# Solving for Eigenvalues: The usual and the different way

I have most of the times come across authors who given a characteristic matrix, proceed to find its eigenvalues by solving for the $\left | A - \lambda I \right |=0$ and then solving the characteristic polynomial.

While playing around with the concept, I reasoned, that $A-\lambda I$ will always have a rank less than 'n' where $n$ is the number of variables for $\mathbf{X}$ to have non trivial solution.

Thus I went about solving for the echelon form of the coefficient matrix $A-\lambda I$ in the way, proving that in the echelon form, one of the rows must vanish to satisfy the rank condition, and thus equating the last row, last column to 0, which almost always gave me the characteristic polynomial.

My question is:

• has anyone tried solving it this way?

• does this way offer any computational advantage over calculation of determinants when 'n' increases?

Any thoughts regarding the same.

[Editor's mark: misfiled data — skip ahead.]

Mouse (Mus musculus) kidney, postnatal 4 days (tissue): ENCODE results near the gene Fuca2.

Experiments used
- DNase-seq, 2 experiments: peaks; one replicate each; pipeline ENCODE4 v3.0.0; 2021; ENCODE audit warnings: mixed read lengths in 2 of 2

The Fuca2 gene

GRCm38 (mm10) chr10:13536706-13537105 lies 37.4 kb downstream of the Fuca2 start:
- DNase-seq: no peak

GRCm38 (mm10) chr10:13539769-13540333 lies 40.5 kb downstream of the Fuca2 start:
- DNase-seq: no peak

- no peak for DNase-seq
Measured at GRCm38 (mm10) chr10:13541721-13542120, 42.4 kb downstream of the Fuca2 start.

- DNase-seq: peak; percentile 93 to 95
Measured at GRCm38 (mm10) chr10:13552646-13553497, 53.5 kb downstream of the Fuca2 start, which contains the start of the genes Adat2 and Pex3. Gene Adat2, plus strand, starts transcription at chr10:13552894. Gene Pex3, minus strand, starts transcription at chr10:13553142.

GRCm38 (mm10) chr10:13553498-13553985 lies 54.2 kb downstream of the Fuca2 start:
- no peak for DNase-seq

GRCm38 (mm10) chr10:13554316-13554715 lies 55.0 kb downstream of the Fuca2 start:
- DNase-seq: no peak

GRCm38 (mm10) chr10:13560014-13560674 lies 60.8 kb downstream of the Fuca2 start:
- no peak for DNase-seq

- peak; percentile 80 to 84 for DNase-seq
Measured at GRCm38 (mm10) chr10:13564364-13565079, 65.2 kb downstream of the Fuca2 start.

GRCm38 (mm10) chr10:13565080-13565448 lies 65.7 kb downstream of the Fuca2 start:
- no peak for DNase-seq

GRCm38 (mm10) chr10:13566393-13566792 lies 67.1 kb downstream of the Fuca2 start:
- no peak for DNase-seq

Reducing a matrix to upper triangular form by repeatedly adding multiples of one row to another is one of the methods for computing determinants, so it should work here. Note that you don't actually need a reduced echelon form, or even an echelon form, to obtain the determinant in this fashion.

Swapping rows will flips the sign of the determinant. Multiplying a row by a scalar will multiply the determinant by that scalar. These are easy to undo at the end, since you were going to divide out by the leading coefficient to make the characteristic polynomial monic anyways.

But you need to be careful of multiplying or dividing by polynomials. You'll get things wrong unless you luck out and make compensating errors. Really, the best way to be careful of it is to simply not do it.